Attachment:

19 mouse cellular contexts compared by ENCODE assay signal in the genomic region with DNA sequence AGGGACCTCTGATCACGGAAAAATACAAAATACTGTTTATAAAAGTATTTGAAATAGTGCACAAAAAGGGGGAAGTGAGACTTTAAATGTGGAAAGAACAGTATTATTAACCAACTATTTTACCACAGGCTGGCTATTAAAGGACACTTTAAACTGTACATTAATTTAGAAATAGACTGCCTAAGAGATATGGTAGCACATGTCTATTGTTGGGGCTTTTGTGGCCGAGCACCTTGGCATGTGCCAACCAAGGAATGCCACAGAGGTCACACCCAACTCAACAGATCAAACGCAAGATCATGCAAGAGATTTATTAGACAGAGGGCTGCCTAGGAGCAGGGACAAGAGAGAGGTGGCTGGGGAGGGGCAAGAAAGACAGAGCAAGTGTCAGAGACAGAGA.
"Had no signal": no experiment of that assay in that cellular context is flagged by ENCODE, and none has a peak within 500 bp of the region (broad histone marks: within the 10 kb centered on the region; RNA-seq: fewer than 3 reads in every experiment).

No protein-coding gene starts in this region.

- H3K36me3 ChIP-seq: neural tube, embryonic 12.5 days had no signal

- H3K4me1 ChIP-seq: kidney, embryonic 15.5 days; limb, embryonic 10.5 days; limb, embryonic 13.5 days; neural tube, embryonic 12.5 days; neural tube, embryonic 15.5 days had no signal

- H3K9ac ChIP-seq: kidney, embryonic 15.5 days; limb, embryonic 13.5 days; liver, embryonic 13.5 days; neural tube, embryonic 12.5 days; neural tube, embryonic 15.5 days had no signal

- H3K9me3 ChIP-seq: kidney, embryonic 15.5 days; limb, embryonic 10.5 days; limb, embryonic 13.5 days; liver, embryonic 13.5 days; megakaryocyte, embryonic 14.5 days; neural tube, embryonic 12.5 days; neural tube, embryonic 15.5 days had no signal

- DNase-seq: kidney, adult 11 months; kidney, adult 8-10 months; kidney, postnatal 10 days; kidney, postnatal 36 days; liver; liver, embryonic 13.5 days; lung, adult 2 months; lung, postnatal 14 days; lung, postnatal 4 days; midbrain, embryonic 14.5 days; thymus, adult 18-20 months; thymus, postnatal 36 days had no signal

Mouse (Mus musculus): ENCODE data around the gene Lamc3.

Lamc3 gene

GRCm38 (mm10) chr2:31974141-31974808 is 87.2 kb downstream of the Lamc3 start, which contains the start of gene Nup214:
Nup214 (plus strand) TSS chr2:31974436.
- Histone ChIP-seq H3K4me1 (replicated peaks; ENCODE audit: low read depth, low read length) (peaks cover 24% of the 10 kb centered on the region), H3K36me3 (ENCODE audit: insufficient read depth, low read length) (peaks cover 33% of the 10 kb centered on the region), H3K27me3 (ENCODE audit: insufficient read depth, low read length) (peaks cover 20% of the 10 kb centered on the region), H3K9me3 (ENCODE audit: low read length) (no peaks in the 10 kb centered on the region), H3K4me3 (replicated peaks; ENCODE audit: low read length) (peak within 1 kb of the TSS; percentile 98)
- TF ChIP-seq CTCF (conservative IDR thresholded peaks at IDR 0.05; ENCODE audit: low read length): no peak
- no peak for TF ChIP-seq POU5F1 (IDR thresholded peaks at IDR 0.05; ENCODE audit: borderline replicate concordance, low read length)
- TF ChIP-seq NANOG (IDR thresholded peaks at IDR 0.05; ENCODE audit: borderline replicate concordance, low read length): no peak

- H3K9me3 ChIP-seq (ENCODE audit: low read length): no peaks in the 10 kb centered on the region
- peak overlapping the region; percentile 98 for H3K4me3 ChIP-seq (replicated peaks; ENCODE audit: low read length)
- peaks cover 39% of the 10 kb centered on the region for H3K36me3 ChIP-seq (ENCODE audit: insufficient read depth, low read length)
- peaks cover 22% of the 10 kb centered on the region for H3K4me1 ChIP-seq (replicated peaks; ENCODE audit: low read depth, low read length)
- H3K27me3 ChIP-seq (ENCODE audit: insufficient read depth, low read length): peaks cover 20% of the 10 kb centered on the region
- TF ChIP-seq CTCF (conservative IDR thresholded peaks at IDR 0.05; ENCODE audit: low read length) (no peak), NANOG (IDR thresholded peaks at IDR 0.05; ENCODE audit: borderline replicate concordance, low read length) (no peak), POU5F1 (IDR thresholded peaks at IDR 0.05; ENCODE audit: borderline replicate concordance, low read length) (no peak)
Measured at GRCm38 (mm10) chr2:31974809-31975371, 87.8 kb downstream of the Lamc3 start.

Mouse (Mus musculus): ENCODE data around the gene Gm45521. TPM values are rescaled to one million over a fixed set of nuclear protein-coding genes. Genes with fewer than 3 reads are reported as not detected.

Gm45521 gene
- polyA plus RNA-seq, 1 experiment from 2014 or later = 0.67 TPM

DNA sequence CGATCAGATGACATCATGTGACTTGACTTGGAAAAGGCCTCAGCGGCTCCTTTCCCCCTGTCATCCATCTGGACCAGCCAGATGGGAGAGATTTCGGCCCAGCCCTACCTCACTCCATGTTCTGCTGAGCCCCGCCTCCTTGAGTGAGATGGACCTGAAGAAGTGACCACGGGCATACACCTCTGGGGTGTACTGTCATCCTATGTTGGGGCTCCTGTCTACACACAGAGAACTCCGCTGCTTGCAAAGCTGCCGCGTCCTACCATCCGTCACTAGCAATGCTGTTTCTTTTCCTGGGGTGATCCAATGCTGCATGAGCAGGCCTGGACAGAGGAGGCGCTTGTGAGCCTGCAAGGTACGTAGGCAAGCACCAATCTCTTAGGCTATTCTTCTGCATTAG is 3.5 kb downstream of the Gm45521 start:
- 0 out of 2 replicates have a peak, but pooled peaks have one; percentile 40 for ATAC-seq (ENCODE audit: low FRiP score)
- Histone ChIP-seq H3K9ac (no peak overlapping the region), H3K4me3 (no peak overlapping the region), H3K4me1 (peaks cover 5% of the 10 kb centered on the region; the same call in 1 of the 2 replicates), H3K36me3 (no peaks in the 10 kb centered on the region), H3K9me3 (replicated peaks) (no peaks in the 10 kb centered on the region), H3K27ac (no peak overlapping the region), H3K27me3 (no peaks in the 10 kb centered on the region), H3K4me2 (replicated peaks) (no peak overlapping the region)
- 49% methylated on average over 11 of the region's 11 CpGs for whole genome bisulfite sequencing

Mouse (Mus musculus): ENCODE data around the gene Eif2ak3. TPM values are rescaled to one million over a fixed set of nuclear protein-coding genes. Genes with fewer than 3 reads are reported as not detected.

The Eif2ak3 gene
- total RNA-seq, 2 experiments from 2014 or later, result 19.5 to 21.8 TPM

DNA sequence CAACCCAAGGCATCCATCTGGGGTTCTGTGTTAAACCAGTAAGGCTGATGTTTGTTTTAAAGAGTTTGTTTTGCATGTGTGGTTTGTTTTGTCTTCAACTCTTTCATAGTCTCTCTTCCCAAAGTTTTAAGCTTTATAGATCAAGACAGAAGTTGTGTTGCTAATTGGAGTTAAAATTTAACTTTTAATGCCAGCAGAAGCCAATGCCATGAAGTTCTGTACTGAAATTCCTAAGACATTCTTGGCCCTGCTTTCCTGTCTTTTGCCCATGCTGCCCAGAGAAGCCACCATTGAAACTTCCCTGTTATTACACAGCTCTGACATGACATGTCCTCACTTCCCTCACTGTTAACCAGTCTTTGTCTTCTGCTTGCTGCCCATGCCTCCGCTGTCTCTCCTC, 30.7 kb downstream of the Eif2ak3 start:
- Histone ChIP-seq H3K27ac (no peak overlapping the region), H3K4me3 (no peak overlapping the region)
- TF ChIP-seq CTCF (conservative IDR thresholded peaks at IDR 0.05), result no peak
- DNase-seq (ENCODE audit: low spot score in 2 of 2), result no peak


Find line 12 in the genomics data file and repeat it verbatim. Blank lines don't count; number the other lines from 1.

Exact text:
Nup214 (plus strand) TSS chr2:31974436.